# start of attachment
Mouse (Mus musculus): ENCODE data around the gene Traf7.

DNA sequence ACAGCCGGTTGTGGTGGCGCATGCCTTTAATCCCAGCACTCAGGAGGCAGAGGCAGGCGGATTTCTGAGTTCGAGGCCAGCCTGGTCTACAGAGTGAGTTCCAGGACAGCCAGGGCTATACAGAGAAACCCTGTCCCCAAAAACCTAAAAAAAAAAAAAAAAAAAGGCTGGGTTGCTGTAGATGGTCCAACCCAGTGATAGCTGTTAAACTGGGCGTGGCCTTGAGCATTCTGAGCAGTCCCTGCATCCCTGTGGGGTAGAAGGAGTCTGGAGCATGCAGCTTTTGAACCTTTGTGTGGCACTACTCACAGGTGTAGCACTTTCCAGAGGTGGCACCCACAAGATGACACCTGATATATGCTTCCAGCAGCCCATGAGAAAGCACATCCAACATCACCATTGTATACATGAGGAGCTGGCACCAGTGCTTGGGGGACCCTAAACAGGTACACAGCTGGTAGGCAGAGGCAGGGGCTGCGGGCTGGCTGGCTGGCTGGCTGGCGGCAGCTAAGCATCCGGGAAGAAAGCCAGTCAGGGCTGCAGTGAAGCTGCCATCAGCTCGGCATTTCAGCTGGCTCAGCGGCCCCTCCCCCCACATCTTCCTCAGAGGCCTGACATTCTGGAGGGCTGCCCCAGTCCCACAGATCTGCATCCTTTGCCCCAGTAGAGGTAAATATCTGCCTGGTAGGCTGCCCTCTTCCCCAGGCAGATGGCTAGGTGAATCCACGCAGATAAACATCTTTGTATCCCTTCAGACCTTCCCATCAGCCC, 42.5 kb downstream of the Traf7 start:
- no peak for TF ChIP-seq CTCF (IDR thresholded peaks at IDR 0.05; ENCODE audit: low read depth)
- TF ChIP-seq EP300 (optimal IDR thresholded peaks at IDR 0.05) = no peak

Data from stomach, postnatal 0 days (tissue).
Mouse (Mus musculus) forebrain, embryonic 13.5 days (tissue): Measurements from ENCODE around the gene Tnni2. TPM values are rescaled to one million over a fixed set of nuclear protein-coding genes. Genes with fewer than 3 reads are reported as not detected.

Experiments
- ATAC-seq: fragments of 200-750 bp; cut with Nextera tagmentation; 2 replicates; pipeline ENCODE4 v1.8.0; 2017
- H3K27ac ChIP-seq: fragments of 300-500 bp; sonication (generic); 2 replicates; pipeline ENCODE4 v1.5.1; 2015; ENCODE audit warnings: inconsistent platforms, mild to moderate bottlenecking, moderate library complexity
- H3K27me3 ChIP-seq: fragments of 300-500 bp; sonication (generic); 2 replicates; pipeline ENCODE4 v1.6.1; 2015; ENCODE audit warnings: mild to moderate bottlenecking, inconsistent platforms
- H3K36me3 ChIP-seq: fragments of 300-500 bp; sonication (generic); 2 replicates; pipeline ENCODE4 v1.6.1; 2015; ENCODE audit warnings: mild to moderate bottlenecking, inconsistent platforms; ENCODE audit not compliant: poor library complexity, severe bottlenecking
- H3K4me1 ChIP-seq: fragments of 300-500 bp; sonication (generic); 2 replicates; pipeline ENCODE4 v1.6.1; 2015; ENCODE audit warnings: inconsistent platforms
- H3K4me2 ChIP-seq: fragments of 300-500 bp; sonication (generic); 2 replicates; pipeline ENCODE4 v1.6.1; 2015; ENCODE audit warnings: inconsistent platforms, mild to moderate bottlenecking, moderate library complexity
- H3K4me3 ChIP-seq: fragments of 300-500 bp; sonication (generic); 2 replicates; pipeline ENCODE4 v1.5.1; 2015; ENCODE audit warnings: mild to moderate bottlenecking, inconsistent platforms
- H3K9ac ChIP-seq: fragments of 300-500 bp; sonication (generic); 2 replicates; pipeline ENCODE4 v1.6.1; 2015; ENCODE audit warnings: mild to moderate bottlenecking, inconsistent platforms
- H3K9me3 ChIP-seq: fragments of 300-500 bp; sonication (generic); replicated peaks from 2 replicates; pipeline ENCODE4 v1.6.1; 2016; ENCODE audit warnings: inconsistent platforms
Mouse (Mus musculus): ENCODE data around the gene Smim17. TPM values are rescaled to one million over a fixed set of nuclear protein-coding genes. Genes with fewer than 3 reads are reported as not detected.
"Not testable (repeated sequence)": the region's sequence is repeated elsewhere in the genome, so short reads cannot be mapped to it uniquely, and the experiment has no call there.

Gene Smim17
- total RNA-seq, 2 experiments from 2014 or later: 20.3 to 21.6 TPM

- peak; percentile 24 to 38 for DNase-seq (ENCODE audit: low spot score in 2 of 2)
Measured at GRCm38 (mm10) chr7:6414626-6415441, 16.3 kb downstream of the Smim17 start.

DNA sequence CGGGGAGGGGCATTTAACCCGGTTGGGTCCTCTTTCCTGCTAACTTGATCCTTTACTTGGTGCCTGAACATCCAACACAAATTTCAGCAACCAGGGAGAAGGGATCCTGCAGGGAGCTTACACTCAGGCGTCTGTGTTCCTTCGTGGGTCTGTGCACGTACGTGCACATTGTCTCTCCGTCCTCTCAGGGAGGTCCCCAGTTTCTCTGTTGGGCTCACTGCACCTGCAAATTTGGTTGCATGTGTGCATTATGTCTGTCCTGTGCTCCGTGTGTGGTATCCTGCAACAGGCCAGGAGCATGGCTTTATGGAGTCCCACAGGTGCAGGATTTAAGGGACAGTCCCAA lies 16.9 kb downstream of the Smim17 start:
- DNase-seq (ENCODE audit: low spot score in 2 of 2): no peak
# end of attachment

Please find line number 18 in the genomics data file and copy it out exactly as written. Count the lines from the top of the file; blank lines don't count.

"Not testable (repeated sequence)": the region's sequence is repeated elsewhere in the genome, so short reads cannot be mapped to it uniquely, and the experiment has no call there.